Bifidus Balance is Jarrow’s take on a bifidobacterium probiotic. It contains an impressive number of colony forming units – 5 billion to be precise – with a little added FOS prebiotics. The bifidobacterium strains are the same in Bifidus Balance as in the ProBiota probiotic.
With this said however, the subspecies of the bacteria strains might be different. In a sense, Bifidus Balance, as well as Align Infantis, could be seen as higher quality probiotic products compared to ProBiota and many others; this is because the exact subspecies of the bacteria strains are defined on the label.
In the image above you can see that the bacteria subspecies are marked after the names of the bacteria strains in Bifidus Balance. The statement of these exact subspecies might be interpreted as Jarrow having a more standardized product and manufacturing process. On the other hand, leaving the subspecies out of the label might just be a marketing decision.
Another similarity between ProBiota and Bifidus Balance is that they both contain a small amount of prebiotics. Jarrow’s bifidobacterium probiotic capsules contain 210 mg of fructooligosaccharide (FOS). Prebiotics are soluble fibers which feed the actual beneficial bacteria in the intestines.
- 5 Billion CFUs per capsule
- The capsules include a small amount of FOS prebiotics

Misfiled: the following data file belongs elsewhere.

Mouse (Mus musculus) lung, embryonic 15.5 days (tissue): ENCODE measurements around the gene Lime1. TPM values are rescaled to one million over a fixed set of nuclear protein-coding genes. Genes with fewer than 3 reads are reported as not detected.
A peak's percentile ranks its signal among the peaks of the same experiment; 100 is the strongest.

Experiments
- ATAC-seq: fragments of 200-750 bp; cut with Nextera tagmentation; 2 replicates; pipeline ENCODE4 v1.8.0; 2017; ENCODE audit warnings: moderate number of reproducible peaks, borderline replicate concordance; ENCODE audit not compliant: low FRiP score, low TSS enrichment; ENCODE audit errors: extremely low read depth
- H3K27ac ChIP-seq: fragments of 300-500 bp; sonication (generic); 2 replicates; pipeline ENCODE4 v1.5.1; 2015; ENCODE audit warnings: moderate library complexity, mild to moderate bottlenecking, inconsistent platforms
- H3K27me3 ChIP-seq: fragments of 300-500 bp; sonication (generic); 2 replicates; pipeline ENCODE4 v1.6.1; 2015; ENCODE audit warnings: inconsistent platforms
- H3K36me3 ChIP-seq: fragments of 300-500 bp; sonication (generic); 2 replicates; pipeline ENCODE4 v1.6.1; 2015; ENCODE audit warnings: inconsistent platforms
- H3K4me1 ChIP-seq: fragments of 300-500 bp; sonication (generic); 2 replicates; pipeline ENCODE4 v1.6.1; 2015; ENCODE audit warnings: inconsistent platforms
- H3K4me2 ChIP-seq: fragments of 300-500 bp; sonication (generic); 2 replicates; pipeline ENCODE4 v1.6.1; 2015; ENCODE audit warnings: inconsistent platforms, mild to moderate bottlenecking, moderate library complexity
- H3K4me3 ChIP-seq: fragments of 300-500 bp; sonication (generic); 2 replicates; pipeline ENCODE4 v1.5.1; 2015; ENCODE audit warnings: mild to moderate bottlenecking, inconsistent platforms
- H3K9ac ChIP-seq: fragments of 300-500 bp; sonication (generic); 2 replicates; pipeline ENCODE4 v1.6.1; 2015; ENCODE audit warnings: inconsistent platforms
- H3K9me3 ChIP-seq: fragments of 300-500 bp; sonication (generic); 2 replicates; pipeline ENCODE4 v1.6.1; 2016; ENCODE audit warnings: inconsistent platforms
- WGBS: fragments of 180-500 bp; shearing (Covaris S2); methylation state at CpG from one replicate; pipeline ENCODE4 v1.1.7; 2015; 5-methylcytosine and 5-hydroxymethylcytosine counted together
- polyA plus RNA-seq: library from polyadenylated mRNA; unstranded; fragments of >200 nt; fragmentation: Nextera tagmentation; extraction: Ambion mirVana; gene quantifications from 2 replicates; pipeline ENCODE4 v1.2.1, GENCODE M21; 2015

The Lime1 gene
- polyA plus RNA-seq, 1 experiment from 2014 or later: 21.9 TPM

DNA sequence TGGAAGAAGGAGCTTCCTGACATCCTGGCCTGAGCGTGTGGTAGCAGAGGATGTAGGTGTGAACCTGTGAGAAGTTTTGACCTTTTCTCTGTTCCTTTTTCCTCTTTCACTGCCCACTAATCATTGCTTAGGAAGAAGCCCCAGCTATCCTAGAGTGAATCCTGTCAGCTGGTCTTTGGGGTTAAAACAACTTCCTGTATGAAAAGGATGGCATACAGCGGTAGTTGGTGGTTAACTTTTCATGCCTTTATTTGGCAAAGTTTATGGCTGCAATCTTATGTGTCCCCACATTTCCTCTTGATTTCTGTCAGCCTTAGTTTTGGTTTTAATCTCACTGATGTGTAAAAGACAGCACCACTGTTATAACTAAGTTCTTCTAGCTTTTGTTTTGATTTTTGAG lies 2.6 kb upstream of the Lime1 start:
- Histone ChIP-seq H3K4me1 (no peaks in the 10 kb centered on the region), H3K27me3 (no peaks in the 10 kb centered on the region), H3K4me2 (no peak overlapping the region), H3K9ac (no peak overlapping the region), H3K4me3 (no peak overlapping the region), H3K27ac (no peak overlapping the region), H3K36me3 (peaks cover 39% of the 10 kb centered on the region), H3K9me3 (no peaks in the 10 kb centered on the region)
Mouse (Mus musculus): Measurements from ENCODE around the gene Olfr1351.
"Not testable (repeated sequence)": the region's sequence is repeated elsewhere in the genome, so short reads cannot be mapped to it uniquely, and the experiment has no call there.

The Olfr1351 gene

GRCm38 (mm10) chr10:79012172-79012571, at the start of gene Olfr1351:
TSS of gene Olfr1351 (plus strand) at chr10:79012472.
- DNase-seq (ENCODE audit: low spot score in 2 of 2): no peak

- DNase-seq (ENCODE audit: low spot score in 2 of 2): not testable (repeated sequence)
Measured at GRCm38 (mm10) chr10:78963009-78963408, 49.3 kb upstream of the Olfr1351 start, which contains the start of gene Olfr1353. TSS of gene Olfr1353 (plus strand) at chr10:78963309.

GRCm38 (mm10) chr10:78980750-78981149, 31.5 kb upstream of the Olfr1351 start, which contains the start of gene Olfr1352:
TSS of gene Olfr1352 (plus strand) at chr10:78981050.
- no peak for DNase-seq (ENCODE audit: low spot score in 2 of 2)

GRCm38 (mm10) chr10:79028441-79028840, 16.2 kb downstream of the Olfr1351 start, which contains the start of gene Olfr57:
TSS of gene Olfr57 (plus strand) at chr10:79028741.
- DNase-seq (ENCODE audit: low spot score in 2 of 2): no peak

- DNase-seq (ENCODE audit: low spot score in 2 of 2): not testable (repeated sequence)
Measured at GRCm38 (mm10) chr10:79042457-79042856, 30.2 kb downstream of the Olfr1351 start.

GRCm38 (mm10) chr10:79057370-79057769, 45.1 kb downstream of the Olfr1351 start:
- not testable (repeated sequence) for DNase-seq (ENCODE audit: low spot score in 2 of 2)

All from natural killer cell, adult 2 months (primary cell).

- Refrigeration recommended
And just one more extra bifidobacterium probiotic…
All three of the previous probiotics have contained only bifidobacteria species without the traditional Lactobacillus strains. But as long as we are talking about bifidobacteria probiotics, I want to add one more product to this article.
The probiotic is Renew Life’s Ultimate Flora. The reason I didn’t include it in the top 3 bifidobacteria probiotics is that this probiotic also contains lactobacillus bacteria, and a lot of it: 20 billion colony forming units in a capsule. BUT, it has even more bifidobacteria in it: 30 billion CFUs per capsule.
I have often used Ultimate Flora myself with good results and I’ve seen a lot of people having reported positive experiences about it all around the interwebs. And I don’t know of any other probiotic to have this high amount of bifidobacteria in it.
- 50 billion CFUs per capsule
- 3 bifidobacterium strains and 7 lactobacillus strains
- Refrigeration recommended
- Many people have reported relief to IBS symptoms
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The writer or writers of this blog are not doctors. The content in this blog is not meant to treat or diagnose any disease. If you make any changes to your diet or lifestyle, you do so at your own risk. Consult your doctor before making any changes to your lifestyle.